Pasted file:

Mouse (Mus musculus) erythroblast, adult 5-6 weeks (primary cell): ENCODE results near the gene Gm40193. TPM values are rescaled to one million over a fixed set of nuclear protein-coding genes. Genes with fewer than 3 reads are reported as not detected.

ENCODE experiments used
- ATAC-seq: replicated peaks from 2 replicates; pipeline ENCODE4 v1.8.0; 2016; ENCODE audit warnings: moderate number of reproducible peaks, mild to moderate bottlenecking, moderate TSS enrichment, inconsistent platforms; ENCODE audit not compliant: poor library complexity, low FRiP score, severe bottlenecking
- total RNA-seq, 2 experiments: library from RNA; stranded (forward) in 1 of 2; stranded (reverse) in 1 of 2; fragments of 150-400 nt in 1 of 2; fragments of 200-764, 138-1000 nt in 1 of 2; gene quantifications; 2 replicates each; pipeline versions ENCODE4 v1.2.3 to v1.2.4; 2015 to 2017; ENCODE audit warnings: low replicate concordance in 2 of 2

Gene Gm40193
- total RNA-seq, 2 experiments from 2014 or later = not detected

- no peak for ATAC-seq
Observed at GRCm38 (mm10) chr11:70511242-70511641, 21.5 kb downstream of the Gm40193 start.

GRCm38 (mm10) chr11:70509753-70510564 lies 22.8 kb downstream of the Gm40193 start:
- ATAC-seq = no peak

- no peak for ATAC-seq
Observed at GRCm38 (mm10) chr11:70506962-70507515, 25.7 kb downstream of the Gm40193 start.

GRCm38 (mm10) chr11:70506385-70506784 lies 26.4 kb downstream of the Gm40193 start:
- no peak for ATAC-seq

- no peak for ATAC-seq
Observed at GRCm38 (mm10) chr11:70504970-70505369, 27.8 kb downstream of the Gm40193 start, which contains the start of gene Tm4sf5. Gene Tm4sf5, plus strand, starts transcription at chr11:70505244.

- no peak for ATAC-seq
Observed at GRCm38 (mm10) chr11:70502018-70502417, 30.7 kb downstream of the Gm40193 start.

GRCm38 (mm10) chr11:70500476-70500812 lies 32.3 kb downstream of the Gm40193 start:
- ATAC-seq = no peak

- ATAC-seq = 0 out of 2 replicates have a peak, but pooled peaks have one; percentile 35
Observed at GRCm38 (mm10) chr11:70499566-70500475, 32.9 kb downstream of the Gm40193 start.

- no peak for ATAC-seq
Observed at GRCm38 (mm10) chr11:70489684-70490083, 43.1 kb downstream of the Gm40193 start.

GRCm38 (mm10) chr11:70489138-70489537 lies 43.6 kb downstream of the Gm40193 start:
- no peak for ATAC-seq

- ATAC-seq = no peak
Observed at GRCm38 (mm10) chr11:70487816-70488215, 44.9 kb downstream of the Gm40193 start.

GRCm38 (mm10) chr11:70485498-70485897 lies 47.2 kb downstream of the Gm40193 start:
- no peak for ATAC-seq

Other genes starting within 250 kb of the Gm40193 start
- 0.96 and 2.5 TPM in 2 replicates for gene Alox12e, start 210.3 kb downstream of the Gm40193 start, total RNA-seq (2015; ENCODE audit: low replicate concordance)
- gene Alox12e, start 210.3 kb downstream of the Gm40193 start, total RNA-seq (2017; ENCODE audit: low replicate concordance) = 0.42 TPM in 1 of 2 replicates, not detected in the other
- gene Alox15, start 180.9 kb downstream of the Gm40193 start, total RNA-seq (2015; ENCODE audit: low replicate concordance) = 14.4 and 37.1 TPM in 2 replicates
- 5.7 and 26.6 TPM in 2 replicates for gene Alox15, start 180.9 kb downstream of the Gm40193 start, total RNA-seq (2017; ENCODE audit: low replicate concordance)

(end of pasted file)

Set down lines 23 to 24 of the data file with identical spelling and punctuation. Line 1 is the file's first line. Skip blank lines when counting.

- no peak for ATAC-seq
Observed at GRCm38 (mm10) chr11:70489684-70490083, 43.1 kb downstream of the Gm40193 start.